Rickie McCanna

How long have you been doing photography for? 

I’ve been taking photos my entire life. I got my hands on a few Nikon Coolpix back in 2007-2008 (I was roughly 10 years old at the time). I took pictures of myself, my cat, my friends and really anything I thought was interesting. I would edit them using online software and would always crop them into squares, like Instagram does now. Over the years I got better and better and even completed higher education for photography. I did senior pictures and family portraits for a few years, then got hired on a Canadian magazine out of the blue and picked up a few shows. Then the publication downsized and I started a magazine called MNSTRM Media. Now I’m the manager and head photographer for the magazine and it’s something I’ve always wanted. I had big dreams back in ‘07, to do exactly what I do now. 

What made you want to pursue it? 

I’m not sure why I started taking photos, it’s something I’ve always done. I think about taking photos all the time, in my everyday life. I’ll see something and frame it in my head and imagine what settings I’d use without even having my camera on me. I can’t remember a time where I didn’t want to be a photographer. It really is a passion for me and I feel like it sets me apart from other photographers who only see it as a job. 

What’s the most difficult part of your career been so far? 


Starting my own music publication was the hardest thing I’ve ever done, so far. I didn’t have a lot of help and it took me nearly a year to get my shit together. I have a day job on top of all of this along with a family, promotional jobs and a portrait business. I feel like a lot of photographers I know only shoot shows and get to devote all of their time to it and I am so jealous. I’ll spend 8 hours at work only to come home and sit down at my computer and work another 4 on the mag, then 2 on some portraits and then try and take a moment to kiss my husband goodnight. Occasionally I’ll get overwhelmed and upset, but I love doing it so much I don’t even think about it. I just wish there were 26 hours in a day, or even 25.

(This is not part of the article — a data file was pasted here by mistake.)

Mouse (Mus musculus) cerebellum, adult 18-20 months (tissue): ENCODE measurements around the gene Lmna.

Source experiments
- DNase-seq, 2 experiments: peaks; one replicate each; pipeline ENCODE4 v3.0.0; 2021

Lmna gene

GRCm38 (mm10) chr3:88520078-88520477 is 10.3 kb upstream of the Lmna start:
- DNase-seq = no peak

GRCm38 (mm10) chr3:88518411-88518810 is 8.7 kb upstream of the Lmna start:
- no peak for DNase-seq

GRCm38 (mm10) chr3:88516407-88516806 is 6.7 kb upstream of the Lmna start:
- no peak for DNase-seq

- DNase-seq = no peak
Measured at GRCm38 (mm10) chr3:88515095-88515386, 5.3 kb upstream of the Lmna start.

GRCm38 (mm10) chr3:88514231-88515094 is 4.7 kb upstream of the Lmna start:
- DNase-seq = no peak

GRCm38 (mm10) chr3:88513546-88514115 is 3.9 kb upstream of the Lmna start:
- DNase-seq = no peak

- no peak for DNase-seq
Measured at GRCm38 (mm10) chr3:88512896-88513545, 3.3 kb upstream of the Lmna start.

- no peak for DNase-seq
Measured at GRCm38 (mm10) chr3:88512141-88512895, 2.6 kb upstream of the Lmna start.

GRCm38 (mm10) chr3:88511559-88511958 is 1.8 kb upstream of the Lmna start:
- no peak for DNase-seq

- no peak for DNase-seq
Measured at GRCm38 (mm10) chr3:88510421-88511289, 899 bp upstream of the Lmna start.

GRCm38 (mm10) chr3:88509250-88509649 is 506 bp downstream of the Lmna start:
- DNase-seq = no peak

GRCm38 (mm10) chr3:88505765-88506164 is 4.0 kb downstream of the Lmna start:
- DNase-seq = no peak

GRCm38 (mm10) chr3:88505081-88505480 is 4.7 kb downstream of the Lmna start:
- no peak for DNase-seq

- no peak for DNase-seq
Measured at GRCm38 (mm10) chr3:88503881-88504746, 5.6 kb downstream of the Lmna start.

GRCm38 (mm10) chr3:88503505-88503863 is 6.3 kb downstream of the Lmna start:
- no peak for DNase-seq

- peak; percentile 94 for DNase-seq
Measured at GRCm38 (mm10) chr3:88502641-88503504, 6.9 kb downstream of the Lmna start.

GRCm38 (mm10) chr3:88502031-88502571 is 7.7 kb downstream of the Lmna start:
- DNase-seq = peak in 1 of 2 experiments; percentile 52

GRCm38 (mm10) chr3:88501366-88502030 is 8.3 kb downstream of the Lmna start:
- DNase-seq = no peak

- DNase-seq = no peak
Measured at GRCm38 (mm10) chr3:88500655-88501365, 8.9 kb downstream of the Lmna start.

Do you have favorite show you’ve shot? What is it? 

I have so many. I’ve shot some of my dream artists in the past year such as Korn, Mac Miller, Beartooth, Startset and even Alice Cooper. Alice Cooper was probably one of my most favorites because his theatrical performance is insane and he’s also nothing short of a legend. Korn is another one that’s up there because I remember driving home that night and crying because I realized I just shot KORN. I just remember thinking, “I was two feet away from them, and they WANTED me to be there”. That was the night I realized I was finally a music photographer: my dream job since day one. 

Is there a show you’d love to shoot again? 

I’d love to shoot Beartooth with Every Time I Die at Express Live in Columbus again. That was one of dream shows and I honestly wasn’t completely satisfied with my photos. I was with one my best friends that night and we we’re both so happy just to be there, regardless of what was going on in the outside world. That’s really what concerts are about. 

How would you describe your personal style? 

I shoot on a 50mm all day every day mainly because I love clean and simple portraits. A lot of my photos are silhouettes, or up close and clean shots. In post I use a lot of matte presets, or I fade them and I’m actually working on some custom presets that really reflect my style right now. Every photo is different and I go back and forth a lot on what I think makes a good photo. I think if you look at one of my photos you can definitely tell I don’t stray too far from my aesthetic. 

Has being a woman in your field been difficult for you? Have you dealt with any effects on sexism in your career? How did you handle it? 

Nothing too dramatic personally, but I’ve heard horror stories from some of my music gals. I’ve been told by a few people inside a label that I get approved for shows more than most because I have an androgynous name. I’m also addressed as “Mr.” in a lot of emails and have contemplated signing my emails as Mrs. Rickie McCanna to avoid the conversation all together. If my first name was Raquel or Regina or something I would just sign as that, but my dad decided to give me a nickname as a real name, haha. 

But in all seriousness I try to not think about it too much and try to just see the good in people. I love organizations such as GBTRS and Safer Scene who put so much effort into solving these problems. I think we’re going to look back on this 20 years from now and think, “we didn’t take girls on tours?” or “why does it matter if you’re girl?”. Someday people won’t see as a woman, or a man, but just as a human. I wish the best for everyone. 

What other photographers have had a big impact on you? 

I don’t look up to anyone specifically, but I have so many friends I’ve made in this industry. My best friend Ashley is someone I’ll always think of when I think back to this time. She’s gone to so many shows with me over the years and I feel so out of place when I’m at a concert without her. We know everything about each other and we’ve both helped out so much over the years. 

Best work you’ve ever done? 

I’m convinced I peaked at Alice Cooper. I keep thinking back to those photos specifically. 

Any advice for aspiring photographers? 

Don’t throw in the towel when something doesn’t work out. I see so many of my friends want to quit just because they don’t get into shows. It’s something that’s going to happen so many times to you over the course of your career and it’s just part of the job. There’s always next year, or next month or even tomorrow. You can’t compare yourselves to others. 

P.S. Don’t be a dick.